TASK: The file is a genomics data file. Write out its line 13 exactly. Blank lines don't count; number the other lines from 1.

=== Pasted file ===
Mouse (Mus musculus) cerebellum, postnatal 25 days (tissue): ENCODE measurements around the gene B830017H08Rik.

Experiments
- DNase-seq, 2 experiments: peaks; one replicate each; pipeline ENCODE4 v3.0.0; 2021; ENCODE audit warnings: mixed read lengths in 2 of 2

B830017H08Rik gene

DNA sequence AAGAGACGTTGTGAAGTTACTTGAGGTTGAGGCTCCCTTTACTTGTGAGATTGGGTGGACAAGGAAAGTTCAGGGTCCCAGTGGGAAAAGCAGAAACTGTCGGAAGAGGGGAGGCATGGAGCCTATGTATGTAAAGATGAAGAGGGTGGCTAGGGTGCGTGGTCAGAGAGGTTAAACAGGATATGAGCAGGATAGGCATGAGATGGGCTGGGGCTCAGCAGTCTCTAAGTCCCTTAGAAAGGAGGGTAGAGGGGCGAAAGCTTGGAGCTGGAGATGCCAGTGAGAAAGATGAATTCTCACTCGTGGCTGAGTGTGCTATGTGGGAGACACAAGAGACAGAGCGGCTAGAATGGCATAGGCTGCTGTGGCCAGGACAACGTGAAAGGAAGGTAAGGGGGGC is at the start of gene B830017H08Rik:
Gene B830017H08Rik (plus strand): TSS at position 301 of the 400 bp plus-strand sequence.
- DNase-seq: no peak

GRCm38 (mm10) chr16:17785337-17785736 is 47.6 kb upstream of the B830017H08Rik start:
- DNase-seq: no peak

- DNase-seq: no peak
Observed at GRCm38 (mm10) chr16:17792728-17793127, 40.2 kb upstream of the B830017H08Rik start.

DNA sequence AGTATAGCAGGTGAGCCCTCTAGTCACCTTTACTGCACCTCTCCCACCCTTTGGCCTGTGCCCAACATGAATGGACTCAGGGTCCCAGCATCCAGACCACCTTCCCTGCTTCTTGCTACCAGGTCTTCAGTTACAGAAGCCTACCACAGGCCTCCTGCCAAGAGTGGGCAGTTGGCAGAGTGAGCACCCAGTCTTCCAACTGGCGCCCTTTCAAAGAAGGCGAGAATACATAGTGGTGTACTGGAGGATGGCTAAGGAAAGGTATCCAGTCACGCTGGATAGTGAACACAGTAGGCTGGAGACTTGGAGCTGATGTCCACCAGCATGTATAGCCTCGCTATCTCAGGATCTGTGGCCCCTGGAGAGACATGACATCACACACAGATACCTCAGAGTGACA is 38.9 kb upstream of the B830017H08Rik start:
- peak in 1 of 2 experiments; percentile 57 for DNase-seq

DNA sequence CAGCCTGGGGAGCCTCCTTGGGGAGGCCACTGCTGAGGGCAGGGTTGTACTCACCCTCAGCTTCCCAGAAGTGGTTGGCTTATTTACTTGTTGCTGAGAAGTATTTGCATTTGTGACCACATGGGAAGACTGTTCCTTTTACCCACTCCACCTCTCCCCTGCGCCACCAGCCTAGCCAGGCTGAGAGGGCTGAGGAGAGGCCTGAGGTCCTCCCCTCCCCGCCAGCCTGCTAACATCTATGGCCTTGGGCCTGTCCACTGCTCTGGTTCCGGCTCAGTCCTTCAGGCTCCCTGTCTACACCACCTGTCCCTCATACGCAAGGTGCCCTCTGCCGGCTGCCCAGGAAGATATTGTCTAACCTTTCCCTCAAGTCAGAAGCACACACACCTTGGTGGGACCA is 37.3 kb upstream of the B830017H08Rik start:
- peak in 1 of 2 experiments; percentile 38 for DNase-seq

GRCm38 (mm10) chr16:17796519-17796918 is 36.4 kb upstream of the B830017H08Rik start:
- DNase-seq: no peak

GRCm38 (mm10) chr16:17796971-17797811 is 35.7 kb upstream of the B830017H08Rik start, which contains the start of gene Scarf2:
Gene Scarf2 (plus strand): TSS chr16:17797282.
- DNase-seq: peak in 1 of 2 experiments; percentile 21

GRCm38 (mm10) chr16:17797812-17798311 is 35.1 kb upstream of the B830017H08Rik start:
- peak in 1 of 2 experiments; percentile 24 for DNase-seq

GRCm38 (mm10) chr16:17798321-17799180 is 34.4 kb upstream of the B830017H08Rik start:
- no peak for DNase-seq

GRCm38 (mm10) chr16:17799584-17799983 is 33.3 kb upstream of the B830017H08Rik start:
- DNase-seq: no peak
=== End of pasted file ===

- peak in 1 of 2 experiments; percentile 57 for DNase-seq